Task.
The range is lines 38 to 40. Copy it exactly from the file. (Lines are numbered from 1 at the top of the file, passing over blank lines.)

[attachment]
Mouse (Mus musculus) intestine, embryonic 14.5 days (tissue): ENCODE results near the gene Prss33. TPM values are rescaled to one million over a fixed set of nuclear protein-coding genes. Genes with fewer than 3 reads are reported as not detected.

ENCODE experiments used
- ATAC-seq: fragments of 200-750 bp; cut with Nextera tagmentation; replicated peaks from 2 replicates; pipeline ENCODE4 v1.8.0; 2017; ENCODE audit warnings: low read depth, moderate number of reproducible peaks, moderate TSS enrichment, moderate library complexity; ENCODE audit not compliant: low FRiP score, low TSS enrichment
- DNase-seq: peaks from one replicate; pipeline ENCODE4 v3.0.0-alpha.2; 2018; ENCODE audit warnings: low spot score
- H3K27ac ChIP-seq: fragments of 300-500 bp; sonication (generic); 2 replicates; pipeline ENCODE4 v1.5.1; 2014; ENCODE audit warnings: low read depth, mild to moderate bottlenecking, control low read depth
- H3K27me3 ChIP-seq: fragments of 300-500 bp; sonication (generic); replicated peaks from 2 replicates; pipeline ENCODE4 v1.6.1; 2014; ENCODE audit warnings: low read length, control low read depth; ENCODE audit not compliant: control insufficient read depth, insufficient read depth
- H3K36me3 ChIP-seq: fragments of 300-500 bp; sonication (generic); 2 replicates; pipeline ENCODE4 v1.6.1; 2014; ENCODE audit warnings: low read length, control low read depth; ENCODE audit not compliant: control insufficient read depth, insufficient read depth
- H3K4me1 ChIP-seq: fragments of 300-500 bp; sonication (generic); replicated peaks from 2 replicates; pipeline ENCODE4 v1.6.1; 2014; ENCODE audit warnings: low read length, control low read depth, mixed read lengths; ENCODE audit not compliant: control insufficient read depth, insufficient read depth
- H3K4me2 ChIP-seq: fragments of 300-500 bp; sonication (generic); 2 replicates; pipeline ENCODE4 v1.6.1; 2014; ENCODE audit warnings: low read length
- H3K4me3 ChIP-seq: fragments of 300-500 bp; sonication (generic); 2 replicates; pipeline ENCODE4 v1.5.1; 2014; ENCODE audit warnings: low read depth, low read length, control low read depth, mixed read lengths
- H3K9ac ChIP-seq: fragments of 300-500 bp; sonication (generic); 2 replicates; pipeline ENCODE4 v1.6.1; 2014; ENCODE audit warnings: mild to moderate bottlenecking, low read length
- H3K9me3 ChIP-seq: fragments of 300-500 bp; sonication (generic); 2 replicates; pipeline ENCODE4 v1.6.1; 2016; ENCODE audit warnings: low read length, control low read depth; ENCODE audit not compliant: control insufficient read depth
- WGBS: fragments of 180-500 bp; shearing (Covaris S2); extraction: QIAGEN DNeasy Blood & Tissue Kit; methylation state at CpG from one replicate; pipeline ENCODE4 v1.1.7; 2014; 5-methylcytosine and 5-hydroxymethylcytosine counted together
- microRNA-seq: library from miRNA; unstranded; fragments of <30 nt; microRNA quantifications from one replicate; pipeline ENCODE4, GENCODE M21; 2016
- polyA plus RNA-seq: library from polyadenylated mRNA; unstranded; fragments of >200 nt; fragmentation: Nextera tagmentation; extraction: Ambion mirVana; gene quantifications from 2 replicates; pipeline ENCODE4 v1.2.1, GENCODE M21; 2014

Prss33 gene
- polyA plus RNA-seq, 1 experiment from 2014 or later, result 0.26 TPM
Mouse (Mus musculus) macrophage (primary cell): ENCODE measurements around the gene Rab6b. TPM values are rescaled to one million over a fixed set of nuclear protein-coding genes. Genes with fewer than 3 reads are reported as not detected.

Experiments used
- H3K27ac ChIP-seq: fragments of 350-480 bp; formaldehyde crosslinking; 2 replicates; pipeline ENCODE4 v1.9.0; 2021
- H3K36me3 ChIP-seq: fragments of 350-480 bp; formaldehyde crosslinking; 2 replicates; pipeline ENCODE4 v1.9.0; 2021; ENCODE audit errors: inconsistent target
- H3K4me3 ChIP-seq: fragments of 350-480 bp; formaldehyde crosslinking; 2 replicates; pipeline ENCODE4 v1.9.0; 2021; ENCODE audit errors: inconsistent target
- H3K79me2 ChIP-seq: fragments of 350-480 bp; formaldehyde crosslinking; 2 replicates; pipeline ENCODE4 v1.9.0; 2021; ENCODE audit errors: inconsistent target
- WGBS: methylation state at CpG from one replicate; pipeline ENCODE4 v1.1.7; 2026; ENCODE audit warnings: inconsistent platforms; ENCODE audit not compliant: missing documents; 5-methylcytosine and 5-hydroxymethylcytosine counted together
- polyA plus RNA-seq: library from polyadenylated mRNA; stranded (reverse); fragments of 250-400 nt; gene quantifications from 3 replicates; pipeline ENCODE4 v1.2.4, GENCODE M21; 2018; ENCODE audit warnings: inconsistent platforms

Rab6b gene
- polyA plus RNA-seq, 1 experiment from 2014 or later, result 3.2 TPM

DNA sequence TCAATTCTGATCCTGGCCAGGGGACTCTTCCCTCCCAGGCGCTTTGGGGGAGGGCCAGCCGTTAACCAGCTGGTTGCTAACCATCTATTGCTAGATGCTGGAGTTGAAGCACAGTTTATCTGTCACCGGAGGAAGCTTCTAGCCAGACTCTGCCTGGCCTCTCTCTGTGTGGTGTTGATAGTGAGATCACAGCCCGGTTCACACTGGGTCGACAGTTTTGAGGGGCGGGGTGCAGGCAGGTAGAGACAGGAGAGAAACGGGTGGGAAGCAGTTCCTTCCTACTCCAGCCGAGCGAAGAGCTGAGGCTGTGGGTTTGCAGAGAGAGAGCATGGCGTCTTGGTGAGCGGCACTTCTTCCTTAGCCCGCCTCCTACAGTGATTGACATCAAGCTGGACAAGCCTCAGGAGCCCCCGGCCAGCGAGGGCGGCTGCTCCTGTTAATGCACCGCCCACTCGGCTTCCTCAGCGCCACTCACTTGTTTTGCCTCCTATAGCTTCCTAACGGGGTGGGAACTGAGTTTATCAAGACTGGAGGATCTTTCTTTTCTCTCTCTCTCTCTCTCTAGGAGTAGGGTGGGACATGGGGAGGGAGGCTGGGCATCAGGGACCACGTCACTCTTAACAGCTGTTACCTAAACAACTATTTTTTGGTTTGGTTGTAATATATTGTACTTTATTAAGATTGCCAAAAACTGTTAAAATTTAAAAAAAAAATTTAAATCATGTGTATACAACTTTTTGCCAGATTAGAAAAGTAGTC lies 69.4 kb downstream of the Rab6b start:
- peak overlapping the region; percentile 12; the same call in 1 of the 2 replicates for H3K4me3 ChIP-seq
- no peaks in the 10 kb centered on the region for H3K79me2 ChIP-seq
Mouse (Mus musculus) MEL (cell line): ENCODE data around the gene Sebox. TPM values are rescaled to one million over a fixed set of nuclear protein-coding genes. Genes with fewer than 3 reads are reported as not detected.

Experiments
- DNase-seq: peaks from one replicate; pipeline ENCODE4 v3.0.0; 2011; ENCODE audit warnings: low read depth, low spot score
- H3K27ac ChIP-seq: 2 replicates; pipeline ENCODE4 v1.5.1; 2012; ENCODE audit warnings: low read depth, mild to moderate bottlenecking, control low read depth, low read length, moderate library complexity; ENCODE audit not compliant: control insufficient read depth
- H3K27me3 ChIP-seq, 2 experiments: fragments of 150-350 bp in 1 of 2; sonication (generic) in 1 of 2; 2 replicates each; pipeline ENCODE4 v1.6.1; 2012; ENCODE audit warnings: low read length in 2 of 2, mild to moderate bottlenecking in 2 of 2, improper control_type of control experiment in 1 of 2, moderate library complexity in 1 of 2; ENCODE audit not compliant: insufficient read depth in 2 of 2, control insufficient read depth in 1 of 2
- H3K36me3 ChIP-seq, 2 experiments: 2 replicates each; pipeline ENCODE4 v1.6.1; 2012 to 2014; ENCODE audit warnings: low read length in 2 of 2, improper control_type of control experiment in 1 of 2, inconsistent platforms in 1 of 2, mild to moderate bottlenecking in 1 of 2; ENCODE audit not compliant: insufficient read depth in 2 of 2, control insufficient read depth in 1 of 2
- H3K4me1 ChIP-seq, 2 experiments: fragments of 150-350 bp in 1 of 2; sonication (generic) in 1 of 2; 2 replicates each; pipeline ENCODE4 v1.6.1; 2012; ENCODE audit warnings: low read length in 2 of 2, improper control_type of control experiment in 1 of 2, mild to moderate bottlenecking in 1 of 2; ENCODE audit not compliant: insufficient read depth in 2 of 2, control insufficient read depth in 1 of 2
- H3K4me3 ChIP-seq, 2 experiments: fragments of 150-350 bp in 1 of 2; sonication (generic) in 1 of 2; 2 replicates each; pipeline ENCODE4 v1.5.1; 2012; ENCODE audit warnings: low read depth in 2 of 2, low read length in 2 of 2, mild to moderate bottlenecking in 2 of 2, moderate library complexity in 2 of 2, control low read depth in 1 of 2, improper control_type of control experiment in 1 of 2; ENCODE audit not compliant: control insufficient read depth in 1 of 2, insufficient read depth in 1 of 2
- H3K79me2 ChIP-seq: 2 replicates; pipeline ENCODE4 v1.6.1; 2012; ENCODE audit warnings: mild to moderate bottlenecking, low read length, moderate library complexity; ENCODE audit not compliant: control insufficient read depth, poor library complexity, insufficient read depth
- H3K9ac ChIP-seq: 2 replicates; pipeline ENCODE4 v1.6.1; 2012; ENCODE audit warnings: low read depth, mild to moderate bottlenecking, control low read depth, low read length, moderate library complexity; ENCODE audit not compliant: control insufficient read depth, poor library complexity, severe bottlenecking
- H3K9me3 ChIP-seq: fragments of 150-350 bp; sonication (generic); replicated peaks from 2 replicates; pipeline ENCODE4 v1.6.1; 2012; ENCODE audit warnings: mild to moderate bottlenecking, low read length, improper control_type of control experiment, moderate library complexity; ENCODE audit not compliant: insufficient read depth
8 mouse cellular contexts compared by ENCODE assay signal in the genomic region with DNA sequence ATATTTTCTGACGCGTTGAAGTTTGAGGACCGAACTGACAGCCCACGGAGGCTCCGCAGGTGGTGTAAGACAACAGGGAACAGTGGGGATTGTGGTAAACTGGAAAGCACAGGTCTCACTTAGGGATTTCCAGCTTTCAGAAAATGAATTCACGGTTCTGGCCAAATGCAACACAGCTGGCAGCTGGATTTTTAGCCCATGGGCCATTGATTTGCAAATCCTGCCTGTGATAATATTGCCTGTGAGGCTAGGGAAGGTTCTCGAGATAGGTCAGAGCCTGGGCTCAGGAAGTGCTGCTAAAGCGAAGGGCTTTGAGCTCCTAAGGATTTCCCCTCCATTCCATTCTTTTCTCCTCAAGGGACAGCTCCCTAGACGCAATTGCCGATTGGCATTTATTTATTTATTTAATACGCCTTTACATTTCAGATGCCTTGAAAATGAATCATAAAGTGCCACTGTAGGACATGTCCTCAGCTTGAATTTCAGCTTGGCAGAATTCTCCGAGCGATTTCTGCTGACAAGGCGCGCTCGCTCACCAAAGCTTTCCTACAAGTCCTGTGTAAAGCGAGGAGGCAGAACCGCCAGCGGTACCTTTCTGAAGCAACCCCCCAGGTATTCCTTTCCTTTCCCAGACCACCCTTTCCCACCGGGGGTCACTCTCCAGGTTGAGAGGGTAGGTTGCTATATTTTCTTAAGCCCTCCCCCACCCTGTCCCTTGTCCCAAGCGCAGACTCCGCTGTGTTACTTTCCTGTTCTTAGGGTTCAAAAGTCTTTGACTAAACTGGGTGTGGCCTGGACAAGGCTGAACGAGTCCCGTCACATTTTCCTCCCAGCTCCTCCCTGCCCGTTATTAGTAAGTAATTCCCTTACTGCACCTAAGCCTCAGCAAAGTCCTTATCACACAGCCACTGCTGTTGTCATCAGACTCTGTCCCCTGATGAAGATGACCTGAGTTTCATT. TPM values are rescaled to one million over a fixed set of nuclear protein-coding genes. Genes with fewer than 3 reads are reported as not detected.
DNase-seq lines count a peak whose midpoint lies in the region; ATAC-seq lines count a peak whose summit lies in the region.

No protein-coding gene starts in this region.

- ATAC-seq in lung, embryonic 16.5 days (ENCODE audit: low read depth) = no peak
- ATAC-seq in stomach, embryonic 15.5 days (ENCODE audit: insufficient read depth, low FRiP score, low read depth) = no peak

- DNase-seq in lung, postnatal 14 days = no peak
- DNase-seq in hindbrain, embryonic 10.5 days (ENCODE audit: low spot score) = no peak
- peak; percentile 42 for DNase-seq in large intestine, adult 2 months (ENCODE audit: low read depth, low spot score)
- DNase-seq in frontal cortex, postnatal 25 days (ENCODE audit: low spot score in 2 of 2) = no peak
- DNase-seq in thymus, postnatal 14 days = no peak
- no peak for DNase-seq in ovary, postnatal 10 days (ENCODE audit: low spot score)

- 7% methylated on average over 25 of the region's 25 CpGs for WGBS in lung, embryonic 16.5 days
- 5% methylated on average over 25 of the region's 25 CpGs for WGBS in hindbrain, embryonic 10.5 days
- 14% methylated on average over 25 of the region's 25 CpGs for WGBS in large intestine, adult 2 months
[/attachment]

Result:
- H3K4me3 ChIP-seq, 2 experiments: fragments of 150-350 bp in 1 of 2; sonication (generic) in 1 of 2; 2 replicates each; pipeline ENCODE4 v1.5.1; 2012; ENCODE audit warnings: low read depth in 2 of 2, low read length in 2 of 2, mild to moderate bottlenecking in 2 of 2, moderate library complexity in 2 of 2, control low read depth in 1 of 2, improper control_type of control experiment in 1 of 2; ENCODE audit not compliant: control insufficient read depth in 1 of 2, insufficient read depth in 1 of 2
- H3K79me2 ChIP-seq: 2 replicates; pipeline ENCODE4 v1.6.1; 2012; ENCODE audit warnings: mild to moderate bottlenecking, low read length, moderate library complexity; ENCODE audit not compliant: control insufficient read depth, poor library complexity, insufficient read depth
- H3K9ac ChIP-seq: 2 replicates; pipeline ENCODE4 v1.6.1; 2012; ENCODE audit warnings: low read depth, mild to moderate bottlenecking, control low read depth, low read length, moderate library complexity; ENCODE audit not compliant: control insufficient read depth, poor library complexity, severe bottlenecking